No solicitations, spamming or advertisements are allowed. Readers may post links to other informational websites that are relevant to the topic at hand, but please do not link to objectionable material.
We may remove messages that are unrelated to the topic, encourage illegal activity, use all capital letters or are unreadable.

Messages that are flagged by readers as objectionable will be reviewed and may or may not be removed. Please do not flag a post simply because you disagree with it.

Sponsored by

facebook - twitter on Facebook & Twitter

Follow on TwitterFollow IBJ on Facebook:
Follow on TwitterFollow IBJ's Tweets on these topics:
Subscribe to IBJ
  1. I am a Lyft driver who is a licensed CDL professional driver. ALL Lyft drivers take pride in providing quality service to the Indianapolis and surrounding areas, and we take the safety of our passengers and the public seriously.(passengers are required to put seat belts on when they get in our cars) We do go through background checks, driving records are checked as are the personal cars we drive, (these are OUR private cars we use) Unlike taxi cabs and their drivers Lyft (and yes Uber) provide passengers with a clean car inside and out, a friendly and courteous driver, and who is dressed appropriately and is groomed appropriately. I go so far as to offer mints, candy and/or small bottle of water to the my customers. It's a mutual respect between driver and passenger. With Best Regards

  2. to be the big fish in the little pond of IRL midwest racin' when yer up against Racin' Gardner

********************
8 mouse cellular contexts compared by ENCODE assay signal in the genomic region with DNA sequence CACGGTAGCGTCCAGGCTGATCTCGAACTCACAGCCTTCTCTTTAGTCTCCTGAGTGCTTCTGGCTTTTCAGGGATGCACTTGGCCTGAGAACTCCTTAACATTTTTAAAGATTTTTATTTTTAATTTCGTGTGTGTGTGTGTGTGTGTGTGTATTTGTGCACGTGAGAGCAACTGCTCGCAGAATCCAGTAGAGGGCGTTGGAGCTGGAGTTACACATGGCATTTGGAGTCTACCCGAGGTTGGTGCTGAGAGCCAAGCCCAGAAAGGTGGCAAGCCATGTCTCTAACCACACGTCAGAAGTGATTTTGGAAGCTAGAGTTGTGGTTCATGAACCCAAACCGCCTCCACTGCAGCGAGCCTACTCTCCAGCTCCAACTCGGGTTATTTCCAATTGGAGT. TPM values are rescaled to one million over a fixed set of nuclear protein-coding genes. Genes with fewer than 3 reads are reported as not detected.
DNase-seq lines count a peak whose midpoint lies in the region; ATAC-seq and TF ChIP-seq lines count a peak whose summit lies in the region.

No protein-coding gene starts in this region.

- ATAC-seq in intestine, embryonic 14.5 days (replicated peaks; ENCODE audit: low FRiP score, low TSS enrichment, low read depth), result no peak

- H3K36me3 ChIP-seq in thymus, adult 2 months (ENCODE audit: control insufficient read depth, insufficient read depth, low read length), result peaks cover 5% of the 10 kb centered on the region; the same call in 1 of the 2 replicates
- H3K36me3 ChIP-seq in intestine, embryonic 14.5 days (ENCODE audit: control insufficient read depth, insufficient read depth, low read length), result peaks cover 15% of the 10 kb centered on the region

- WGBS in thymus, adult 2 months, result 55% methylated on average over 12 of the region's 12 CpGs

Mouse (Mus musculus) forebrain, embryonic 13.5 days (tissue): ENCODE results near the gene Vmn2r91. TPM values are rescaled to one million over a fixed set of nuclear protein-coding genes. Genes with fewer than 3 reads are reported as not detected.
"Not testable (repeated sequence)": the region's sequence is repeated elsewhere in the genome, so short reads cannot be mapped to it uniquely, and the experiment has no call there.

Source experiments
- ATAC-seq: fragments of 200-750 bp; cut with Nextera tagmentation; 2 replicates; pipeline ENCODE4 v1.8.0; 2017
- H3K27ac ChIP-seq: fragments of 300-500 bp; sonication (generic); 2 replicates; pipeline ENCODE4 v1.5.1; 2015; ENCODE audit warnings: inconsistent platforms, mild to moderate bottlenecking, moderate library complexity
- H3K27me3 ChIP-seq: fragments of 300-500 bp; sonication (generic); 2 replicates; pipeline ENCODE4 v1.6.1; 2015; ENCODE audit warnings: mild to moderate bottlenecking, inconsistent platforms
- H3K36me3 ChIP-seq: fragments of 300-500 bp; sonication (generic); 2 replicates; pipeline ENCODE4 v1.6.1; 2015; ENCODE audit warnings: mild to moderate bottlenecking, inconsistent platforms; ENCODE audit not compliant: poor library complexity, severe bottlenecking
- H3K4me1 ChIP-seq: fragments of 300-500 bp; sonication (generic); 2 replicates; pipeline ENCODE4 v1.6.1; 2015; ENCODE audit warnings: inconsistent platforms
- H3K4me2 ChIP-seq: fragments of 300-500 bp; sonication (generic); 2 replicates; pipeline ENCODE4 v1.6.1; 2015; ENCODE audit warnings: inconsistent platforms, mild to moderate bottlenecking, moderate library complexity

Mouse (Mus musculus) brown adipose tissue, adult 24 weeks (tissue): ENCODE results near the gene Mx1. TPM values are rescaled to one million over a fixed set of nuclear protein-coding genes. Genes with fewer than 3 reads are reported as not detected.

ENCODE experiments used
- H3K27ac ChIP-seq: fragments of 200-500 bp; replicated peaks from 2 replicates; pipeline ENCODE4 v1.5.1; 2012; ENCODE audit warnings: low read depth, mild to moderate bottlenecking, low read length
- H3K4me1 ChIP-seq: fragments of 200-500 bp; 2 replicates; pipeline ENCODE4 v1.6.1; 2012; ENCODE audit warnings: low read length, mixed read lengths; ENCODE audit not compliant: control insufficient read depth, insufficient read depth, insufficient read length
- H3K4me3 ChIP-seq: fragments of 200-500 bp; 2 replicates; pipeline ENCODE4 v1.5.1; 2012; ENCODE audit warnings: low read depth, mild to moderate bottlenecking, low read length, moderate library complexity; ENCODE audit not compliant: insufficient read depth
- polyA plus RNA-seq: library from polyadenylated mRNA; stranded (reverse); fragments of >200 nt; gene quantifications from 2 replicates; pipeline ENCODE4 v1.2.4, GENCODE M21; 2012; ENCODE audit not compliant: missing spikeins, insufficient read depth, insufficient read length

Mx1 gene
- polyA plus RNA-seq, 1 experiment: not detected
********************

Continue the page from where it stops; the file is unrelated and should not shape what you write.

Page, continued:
3. In the first sentance "As a resident of one of these new Carmel Apartments the issue the local governments need to discuss are build quality & price." need a way to edit

  4. As a resident of one of these new Carmel Apartments the issue the local governments need to discuss is build quality & price. First none of these places is worth $1100 for a one bedroom. Downtown Carmel or Keystone at the Crossing in Indy. It doesn't matter. All require you to get in your car to get just about anywhere you need to go. I'm in one of the Carmel apartments now where after just 2.5 short years one of the kitchen cabinet doors is crooked and lawn and property maintenance seems to be lacking my old Indianapolis apartment which cost $300 less. This is one of the new star apartments. As they keep building throughout the area "deals" will start popping up creating shoppers. If your property is falling apart after year 3 what will it look like after year 5 or 10??? Why would one stay here if they could move to a new Broad Ripple in 2 to 3 years or another part of the Far Northside?? The complexes aren't going to let the "poor" move in without local permission so that's not that problem, but it the occupancy rate drops suddenly because the "Young" people moved back to Indy then look out.

  5. Why are you so concerned about Ace hardware? I don't understand why anyone goes there! Every time ive gone in the past, they don't have what I need and I end up going to the big box stores. I understand the service aspect and that they try to be helpful but if they are going to survive I think they might need to carry more specialty parts.